Brazilian mining company Samarco says two dams it uses to hold waste water from iron production are damaged and at risk of collapsing.
One of the company’s reservoirs burst earlier this month, flooding dozens of homes in the south-eastern state of Minas Gerais.
Eleven people were killed and 12 are missing presumed dead.
Emergency work to try to avoid another breach will begin immediately and will last up to 90 days, the company said.
The company initially said that two of its dams – Fundao and Germano – had burst on 5 November.
But it has now clarified that only the Fundao reservoir collapsed.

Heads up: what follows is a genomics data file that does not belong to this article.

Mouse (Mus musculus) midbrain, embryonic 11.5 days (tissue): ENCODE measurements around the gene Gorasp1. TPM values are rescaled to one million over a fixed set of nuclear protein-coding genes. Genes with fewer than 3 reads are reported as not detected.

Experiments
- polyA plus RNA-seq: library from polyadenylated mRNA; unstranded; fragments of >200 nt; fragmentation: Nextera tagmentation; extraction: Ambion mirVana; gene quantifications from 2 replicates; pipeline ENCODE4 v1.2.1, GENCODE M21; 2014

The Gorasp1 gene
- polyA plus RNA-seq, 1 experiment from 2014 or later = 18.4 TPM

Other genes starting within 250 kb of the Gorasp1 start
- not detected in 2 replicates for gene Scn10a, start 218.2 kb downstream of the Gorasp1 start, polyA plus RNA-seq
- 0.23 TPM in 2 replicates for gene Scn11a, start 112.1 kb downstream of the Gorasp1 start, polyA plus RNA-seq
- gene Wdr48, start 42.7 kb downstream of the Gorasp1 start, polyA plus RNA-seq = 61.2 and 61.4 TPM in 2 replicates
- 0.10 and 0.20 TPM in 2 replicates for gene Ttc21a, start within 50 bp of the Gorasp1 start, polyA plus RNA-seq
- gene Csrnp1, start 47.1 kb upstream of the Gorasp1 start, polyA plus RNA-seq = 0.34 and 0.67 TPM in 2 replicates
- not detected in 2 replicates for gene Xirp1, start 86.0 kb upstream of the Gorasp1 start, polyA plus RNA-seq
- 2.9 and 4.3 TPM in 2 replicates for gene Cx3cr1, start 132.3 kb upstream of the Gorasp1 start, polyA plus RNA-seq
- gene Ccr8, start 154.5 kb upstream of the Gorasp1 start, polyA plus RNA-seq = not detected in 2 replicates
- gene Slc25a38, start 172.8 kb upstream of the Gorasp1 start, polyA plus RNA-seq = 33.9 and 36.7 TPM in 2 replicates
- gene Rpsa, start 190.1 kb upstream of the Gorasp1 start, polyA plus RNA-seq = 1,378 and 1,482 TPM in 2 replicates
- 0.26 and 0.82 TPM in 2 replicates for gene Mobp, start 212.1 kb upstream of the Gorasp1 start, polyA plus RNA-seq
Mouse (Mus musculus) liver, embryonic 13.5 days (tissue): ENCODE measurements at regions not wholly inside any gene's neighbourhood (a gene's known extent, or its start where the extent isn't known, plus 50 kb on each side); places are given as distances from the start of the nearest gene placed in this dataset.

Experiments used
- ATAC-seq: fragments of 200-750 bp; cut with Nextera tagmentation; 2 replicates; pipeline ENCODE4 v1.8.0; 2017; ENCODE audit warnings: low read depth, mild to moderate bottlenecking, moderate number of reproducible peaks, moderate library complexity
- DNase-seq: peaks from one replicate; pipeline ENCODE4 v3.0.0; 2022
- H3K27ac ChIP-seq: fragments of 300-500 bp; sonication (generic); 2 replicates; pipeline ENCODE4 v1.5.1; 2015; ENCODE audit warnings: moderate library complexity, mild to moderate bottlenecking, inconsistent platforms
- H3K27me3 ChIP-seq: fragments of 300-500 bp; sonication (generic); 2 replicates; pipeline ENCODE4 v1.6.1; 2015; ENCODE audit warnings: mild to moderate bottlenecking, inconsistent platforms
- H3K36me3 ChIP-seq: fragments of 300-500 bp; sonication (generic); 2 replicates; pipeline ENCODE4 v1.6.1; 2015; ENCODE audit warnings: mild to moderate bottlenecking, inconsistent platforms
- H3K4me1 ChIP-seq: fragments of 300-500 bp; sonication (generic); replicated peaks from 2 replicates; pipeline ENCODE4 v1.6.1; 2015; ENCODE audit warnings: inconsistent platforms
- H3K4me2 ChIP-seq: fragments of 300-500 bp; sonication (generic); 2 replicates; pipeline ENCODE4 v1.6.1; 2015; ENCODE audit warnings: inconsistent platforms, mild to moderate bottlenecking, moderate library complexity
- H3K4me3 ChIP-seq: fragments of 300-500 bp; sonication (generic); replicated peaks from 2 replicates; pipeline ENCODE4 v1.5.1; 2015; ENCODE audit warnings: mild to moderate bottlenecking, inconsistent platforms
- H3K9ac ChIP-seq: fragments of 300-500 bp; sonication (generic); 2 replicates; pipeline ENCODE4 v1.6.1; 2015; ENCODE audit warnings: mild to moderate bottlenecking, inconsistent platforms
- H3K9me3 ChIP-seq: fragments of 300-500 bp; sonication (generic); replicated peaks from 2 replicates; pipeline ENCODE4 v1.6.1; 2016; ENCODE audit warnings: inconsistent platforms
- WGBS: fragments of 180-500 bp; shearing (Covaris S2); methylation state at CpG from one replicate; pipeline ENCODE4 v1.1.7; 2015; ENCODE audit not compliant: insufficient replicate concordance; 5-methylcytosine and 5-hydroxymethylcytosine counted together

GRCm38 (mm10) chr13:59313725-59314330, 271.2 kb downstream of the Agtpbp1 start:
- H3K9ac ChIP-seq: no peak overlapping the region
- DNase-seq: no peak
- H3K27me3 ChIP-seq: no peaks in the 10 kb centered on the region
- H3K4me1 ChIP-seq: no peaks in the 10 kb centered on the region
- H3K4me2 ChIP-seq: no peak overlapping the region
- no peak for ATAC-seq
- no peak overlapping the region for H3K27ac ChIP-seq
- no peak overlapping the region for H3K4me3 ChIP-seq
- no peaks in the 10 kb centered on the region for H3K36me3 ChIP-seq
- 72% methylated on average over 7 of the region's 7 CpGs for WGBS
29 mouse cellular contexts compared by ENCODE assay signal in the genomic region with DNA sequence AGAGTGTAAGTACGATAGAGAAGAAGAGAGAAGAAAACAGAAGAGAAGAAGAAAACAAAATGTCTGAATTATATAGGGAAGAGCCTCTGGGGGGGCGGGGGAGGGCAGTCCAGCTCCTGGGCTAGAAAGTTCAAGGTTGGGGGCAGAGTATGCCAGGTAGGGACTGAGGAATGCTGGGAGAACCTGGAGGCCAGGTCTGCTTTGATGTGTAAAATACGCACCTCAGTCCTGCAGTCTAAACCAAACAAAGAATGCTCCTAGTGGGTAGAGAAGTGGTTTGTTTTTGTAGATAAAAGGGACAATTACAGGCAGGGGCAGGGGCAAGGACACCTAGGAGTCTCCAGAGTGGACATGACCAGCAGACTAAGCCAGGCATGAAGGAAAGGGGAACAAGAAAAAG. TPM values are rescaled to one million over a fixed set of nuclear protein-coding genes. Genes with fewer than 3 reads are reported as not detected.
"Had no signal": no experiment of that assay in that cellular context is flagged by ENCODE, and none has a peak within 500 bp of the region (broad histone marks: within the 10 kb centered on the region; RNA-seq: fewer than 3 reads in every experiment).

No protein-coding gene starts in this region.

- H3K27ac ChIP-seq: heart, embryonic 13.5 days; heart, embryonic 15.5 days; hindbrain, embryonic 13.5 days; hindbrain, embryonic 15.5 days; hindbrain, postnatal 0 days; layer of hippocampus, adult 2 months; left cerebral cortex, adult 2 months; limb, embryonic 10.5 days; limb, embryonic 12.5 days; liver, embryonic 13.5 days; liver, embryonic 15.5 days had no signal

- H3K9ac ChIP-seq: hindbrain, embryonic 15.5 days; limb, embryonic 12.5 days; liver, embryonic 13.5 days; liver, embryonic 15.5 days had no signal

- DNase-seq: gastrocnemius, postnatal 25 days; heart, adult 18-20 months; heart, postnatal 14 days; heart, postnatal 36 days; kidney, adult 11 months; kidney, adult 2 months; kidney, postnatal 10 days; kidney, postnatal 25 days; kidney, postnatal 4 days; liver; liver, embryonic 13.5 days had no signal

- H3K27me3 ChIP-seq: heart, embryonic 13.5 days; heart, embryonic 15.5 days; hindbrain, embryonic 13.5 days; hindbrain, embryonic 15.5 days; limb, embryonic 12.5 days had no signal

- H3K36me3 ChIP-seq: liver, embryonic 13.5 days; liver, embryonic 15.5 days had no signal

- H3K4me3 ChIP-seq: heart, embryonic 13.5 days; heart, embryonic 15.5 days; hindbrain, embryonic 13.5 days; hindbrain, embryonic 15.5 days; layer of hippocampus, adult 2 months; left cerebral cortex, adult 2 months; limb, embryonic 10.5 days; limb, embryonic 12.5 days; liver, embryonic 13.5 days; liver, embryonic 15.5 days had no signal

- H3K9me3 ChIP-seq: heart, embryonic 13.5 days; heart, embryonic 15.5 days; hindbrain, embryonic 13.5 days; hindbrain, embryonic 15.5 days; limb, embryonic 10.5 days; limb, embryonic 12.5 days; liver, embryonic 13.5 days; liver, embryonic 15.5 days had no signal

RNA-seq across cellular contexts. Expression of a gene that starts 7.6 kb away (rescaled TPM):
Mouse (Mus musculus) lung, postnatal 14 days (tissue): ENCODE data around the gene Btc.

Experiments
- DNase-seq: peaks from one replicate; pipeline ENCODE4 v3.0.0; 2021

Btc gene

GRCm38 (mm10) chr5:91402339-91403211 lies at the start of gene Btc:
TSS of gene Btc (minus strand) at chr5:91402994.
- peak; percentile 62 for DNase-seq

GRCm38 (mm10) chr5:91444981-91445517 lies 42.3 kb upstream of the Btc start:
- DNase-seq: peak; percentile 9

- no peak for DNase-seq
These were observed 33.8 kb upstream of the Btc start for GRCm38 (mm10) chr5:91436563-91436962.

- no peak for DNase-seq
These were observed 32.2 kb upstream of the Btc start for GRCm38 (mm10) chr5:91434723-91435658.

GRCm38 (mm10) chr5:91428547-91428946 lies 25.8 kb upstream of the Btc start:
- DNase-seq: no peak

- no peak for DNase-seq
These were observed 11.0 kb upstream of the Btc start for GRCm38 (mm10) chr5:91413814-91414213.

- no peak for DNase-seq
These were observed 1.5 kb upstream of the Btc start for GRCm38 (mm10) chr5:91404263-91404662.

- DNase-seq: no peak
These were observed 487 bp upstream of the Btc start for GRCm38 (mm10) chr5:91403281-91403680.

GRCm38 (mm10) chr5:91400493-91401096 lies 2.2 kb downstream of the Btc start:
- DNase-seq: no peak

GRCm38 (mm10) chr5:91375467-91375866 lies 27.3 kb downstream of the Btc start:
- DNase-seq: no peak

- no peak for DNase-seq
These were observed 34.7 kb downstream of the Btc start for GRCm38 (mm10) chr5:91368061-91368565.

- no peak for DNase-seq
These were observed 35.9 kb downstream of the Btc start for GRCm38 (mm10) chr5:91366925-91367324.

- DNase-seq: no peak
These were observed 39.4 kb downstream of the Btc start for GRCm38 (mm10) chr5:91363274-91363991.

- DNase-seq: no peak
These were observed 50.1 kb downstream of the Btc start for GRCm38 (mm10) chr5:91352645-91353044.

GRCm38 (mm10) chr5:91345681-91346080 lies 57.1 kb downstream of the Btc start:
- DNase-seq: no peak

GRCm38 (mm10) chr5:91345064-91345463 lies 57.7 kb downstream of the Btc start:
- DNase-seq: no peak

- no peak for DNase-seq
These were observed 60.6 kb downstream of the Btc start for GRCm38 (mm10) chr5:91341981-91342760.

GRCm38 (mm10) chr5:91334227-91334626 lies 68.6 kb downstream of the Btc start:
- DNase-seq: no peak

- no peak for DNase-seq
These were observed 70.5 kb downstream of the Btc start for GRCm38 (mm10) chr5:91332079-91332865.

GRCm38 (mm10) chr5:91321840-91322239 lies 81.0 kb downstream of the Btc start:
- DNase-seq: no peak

Germano and another nearby dam, Santarem, are still standing but are at risk, said Samarco’s Infrastructure Director Kleber Terra.
Samarco is owned by by mining giants Vale, from Brazil, and Anglo-Australian company BHP Billiton.
It agreed on Monday to pay the Brazilian government 1bn reais (£170m; $260m) compensation.
The money will be used to cover the initial clean-up and to offer some compensation to the victims and their families.
But the amount agreed is relatively small, prosecutors said.
It will be considered “only as a first instalment” to be paid by the company, state prosecutor Carlos Eduardo Ferreira Pinto told O Estado de Minas newspaper.
The Fundao dam breach caused rivers of mud to descend on nearby villages. Bento Rodrigues was totally destroyed. More than 500 people lost their homes there.
Last week, Brazilian environmental agency Ibama fined Samarco 250m reais.
Ibama described the dam burst as “the worst mining accident in Brazil’s history”.